The people behind some of the best in inclusive design

There are several pioneers when it comes to inclusive design but few more impressive than Kat Holmes.

A leading authority on the subject, she led the development of Microsoft’s award-winning Inclusive Design toolkit, which landed her on the list of Fast Company’s Most Creative People in Business. 

Holmes also has her own consultancy, KATA, which aims at advancing inclusion in technology and product development.

In her book Mismatch (also an online community rich in useful resources), she tells stories of other pioneers in inclusive design, exploring examples that demonstrate how inclusion can be a source for innovation and growth.

An Inclusive Design principle Holmes stresses is the importance of designing objects with rather than for excluded users,

an approach employed by studios like IDEO, Inkl. Design and Tactile Studio.

Based in America, non-profit IDEO creates products and services that follow closely inclusive design principles.

In 2009, it designed and launched the HCD Toolkit, a first-of-its-kind book that laid out how and why human-centered design can impact the social sector and in the last 15 years it has contributed to social innovation across several sectors. 

More focused on arts and culture, German agency Inkl. Design and Tactile studio, which has studios in London, Paris and Berlin, creates inclusive design solutions that democratise access to culture.

They include wayfinding systems and materials for use in museums that democratise access to culture like digital audio guides and tactile paths for people that are blind. 

Fortunately, rather than relying on the innovation of young designers, companies like Microsoft, but also Tommy Hilfiger, Nike and IKEA, are all coming up with inclusive design solutions.

The Swedish furniture brand recently hacked its own furniture for people with disabilities in a collection dubbed “ThisAbles”, including a Friendly Zipper that attaches to bags or quilt covers making them easier to fasten or undo, and an Easy Handle that allows cupboard doors to be opened with the forearm.

The ThisAbles project was conceived to allow people with special needs to enjoy the quality of life provided by IKEA products

Inclusivity, creativity, positivity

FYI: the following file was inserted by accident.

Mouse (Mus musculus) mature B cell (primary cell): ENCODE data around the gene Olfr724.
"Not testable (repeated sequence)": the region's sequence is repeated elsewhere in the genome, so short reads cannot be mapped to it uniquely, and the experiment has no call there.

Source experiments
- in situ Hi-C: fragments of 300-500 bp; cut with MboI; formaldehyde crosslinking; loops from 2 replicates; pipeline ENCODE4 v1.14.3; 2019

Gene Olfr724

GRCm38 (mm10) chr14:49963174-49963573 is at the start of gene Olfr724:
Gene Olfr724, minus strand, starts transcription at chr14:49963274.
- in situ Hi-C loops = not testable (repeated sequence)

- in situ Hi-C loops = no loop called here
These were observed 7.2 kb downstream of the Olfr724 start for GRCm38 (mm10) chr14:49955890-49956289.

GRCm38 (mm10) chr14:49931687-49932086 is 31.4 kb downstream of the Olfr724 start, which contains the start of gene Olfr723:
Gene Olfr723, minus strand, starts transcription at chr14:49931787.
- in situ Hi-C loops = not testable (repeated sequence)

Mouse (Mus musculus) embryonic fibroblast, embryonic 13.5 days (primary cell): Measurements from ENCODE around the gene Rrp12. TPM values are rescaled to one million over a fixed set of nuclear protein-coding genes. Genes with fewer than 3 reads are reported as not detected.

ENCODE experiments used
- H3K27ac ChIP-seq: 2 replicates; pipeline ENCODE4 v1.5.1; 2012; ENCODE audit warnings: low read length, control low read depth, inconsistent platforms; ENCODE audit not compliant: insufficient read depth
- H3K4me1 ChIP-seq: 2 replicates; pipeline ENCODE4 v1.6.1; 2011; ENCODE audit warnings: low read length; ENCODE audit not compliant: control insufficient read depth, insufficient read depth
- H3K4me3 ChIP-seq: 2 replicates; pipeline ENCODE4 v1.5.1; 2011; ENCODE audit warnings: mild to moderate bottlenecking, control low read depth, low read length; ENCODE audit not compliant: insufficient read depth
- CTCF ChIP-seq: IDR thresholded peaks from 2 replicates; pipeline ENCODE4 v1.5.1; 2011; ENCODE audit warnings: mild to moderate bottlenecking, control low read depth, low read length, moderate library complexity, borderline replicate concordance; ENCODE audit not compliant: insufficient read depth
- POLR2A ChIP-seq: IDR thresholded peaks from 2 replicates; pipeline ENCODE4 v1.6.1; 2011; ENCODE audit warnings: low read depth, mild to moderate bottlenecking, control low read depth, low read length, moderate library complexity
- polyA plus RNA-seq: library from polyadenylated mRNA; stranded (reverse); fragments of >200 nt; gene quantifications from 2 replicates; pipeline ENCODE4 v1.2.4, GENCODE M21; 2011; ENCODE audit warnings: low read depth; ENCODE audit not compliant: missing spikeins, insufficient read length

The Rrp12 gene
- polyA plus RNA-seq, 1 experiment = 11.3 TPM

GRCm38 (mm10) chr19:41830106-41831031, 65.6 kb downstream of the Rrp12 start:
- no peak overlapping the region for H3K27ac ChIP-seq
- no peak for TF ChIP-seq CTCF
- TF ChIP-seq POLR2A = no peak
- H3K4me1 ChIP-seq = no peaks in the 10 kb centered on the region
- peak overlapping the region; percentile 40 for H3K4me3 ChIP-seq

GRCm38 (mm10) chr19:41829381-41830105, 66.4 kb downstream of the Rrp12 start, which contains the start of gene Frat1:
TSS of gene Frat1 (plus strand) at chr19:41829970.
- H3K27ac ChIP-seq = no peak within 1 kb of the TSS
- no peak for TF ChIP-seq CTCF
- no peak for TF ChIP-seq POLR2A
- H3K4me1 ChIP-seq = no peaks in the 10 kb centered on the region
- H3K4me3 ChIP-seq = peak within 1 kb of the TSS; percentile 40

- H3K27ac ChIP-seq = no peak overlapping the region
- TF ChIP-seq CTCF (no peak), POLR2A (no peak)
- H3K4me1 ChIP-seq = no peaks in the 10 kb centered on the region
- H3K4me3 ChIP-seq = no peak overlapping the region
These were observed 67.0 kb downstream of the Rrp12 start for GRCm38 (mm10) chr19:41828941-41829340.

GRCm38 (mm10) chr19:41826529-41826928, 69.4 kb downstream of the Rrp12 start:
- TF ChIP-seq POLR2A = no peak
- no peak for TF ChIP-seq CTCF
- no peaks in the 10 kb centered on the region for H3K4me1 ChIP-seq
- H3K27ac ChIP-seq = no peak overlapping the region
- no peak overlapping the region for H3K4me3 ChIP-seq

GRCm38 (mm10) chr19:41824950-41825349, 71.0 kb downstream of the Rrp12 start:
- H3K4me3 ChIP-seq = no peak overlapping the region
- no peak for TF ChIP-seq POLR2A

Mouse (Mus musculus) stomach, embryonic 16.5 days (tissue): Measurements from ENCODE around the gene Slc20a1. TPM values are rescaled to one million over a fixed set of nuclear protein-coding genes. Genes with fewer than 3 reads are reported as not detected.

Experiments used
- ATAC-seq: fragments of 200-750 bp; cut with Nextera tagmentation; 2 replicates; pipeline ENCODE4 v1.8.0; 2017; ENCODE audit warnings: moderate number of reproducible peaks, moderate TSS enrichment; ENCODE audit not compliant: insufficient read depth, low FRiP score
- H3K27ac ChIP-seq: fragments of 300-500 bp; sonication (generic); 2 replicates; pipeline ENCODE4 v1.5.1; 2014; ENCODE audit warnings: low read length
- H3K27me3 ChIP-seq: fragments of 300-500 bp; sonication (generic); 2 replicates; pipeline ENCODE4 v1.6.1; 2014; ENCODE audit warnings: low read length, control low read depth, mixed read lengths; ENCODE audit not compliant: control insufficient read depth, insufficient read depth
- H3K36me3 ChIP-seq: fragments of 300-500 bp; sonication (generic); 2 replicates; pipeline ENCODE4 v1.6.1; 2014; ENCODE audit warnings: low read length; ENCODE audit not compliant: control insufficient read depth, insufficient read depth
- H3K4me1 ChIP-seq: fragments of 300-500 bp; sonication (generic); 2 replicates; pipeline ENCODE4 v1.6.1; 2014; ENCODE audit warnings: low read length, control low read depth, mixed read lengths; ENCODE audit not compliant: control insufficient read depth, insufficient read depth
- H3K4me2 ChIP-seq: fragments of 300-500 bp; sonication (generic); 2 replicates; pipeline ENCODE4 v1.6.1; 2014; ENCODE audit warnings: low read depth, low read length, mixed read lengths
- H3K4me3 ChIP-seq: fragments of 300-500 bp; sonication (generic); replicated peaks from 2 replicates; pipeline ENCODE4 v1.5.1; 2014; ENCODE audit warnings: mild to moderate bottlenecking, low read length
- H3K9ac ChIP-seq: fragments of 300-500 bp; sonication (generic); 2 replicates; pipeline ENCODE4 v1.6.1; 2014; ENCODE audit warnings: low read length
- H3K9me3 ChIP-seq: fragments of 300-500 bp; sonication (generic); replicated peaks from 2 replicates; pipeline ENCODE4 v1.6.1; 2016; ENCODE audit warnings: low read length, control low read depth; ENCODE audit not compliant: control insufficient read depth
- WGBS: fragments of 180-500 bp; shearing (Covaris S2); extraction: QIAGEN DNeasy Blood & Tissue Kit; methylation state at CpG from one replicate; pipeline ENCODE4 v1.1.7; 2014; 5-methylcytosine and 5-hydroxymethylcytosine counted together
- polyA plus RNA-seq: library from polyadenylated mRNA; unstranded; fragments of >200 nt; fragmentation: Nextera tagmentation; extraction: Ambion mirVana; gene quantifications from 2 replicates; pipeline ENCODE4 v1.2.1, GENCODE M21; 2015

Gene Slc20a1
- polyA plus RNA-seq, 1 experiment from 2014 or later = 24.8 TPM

Inclusive Design is not a passing trend but an area that businesses should be considering more and more each day.

More than 1 billion people around the world live with a disability, and at some point, most of us likely will face some type of temporary, situational or permanent disability. 

Designing for inclusion taps into one of the largest and unrepresented talent pools in the world. It’s not a feel-good sideline.

It supports innovation, growth and creativity, boosting the bottom line as it creates opportunities for more people to contribute to society in positive and meaningful ways.

Interested in knowing more about inclusive design? Deaf designer Marie van Driessche tells us what it truly means to design for everyone.

Kat Holmes, one of the pioneers of Inclusive Design, rethinks what Inclusive Design means

Accounts you should follow

  • Ti Chang is an industrial designer and design activist passionate about designing beautiful products for women and breaking down other biases. She is also the co-founder of luxury sex toy brand CRAVE.
  • The Centre for Inclusive Design is a social enterprise comprising an extensive network of industry experts and global partners promoting innovation and best practice Inclusive Design.
  • Ladies, Wine & Design is a global non-profit initiative with chapters in 280 cities worldwide. LW&D was founded in 2015 by Jessica Walsh with the mission to see more diversity in the creative industry, especially within leadership roles.
  • Design Allyship is an initiative founded to provide actionable resources to improve the condition of historically marginalized people in the industrial design industry.